Today’s reading: Deadpool #18 and #19, July-August 1998
Story by Joe Kelly
Art by Walter McDaniel and John Livesay
Ilaney Bruckner is having a bad day. Actually she’s probably been having a series of bad years, but it’s hard to tell, given what little backstory she has.
No sooner does she get home to her remote alpine cabin from collecting firewood than a masked man in a red-and-black bodysuit and tattered, oddly form-fitting overalls arrives at her door with a man who resembles Wilford Brimley with a ponytail slung over his shoulder. The masked man demands shelter so he can nurse his companion – whom he does not seem to actually like – back to health. He also slings a never-ending series of fat jokes at both the Brimley-esque fellow and his hostess, who while thickly proportioned is still curved in all the ways that count by ’90s comics standards.
Feeling threatened, Ilaney grabs her shotgun and fires off a shot or two, but the masked man is agile and dodges the bullets. He commandeers her weapon, apologizes to her in her native German and then asks to use her snowmobile. Someone is coming for him, with a menacing voice that echoes across the Swiss Alps. The masked man, whom his pursuer identifies as Wilson, fires off Ilaney’s last bullet at his target, an armored hulk of a man. Wilson misses, the but the sound triggers an avalanche, burying the man Wilson identifies as Ajax and in the process destroying Ilaney’s house, her refuge from the unclear events of her past. Not only that, but as they make their getaway, the weight of three people wrecks her snowmobile, her lone means of transport.
Wilson, who at this point is wearing only a mask, pants and boots, his bare torso resembling one giant, muscular scar, says Ajax will not stay buried and will come for them. He explains that a long time ago, he blew a hole through Ajax with two automatic assault rifles at point blank range. Killebrew, his portly, elderly companion, rebuilt Ajax, and so Wilson believes the doctor, presently slumbering in a cave by a roaring fire, knows how to stop him. Ilaney questions his life choices, and Wilson fires back at her about being a hermit.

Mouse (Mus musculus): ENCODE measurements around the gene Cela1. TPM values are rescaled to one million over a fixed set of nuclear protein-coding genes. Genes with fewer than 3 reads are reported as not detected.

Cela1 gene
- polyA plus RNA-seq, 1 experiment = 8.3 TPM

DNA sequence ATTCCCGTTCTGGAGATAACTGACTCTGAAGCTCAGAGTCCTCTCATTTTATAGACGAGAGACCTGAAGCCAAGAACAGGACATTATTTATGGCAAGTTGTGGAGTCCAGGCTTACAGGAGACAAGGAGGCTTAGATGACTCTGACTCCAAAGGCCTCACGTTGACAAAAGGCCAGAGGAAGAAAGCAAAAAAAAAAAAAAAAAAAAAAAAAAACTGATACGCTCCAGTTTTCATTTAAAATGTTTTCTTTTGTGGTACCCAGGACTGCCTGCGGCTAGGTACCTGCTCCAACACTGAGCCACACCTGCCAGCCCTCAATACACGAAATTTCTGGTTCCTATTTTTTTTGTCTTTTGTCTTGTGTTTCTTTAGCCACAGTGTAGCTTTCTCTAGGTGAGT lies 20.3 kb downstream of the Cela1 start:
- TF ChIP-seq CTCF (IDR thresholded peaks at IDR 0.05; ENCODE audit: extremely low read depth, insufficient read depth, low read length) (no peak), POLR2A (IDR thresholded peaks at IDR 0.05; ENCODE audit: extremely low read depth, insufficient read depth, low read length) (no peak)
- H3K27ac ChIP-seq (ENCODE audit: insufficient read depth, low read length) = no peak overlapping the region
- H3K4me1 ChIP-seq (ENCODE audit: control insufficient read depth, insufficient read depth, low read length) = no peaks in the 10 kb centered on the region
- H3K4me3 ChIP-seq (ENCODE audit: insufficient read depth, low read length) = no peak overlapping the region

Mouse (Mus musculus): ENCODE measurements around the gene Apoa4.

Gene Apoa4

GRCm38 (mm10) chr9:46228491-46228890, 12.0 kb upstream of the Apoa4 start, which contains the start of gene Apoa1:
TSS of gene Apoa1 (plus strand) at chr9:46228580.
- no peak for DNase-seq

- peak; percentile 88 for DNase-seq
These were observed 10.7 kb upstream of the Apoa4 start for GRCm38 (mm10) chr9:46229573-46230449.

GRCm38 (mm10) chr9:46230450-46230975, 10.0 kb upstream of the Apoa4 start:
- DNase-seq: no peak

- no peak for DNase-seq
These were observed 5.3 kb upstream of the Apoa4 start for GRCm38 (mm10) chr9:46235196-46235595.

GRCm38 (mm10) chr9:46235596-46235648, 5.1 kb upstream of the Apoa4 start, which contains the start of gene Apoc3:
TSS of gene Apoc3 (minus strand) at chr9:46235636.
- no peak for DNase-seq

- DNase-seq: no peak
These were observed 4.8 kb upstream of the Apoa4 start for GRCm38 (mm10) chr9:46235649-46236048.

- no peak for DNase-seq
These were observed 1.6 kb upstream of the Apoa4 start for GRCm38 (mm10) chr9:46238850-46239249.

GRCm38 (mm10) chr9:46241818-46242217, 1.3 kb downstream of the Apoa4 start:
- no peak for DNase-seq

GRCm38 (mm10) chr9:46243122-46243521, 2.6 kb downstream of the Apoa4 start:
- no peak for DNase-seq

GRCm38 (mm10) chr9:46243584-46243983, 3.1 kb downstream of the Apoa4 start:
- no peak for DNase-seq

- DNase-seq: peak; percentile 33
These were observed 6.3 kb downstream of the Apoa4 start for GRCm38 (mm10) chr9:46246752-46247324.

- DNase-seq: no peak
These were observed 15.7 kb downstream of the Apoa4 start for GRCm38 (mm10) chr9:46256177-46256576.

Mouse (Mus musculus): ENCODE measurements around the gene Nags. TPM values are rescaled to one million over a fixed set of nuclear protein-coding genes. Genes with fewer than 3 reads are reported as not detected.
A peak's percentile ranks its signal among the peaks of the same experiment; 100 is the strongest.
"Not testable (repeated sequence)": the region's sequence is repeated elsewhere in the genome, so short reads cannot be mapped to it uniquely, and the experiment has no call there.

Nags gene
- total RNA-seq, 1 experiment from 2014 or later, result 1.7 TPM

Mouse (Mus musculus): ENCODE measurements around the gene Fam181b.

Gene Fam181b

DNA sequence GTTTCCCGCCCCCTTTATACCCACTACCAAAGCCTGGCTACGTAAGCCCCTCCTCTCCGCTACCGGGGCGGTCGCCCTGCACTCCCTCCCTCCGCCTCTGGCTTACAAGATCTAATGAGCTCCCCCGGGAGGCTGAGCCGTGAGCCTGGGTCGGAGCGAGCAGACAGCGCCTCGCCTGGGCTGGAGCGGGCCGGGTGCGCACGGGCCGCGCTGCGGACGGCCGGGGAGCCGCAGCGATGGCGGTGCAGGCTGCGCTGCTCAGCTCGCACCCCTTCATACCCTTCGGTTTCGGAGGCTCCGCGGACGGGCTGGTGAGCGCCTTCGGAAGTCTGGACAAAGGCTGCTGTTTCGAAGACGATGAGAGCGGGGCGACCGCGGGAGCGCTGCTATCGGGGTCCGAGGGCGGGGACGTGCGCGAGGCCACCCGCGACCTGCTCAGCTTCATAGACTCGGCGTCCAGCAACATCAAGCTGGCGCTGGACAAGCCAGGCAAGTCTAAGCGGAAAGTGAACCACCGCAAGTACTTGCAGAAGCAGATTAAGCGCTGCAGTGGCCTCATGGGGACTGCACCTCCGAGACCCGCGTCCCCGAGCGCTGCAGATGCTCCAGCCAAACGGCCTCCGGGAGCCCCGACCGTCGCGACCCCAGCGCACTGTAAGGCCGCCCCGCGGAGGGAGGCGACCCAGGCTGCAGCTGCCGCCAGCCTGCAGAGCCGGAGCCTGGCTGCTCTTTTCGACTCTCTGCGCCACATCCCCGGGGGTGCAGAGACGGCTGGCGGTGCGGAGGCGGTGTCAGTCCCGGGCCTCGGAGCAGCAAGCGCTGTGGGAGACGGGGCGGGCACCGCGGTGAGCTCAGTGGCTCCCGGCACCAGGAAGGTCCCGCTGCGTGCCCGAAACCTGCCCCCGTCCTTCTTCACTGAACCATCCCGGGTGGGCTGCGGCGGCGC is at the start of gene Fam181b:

“You don’t know … you don’t know me,” Ilaney says. “And I do know hate. … Oh, do I know hate.”
Just then, Killebrew comes to. Ilaney offers to get Wilson, who’d left to find more firewood, but Killebrew stops her, confessing he has no idea how to stop Ajax.
When Killebrew finally admits as much to Wilson, Wilson throws him clear across the campsite. The two men argue about whether cycles of violence can be broken and how to let go of hate and anger. Wilson would seem to think such things are not possible – it’s hard to tell when they argue in English – and appears ready to deliver a killing blow to the old man. So she whacks him across the head with a torch. Asked why she did it, she tells Killebrew once more that she knows about hate, and that she’s tired of running, though there will be much more running before the day is done.
That’s when Ajax shows up again. End first issue.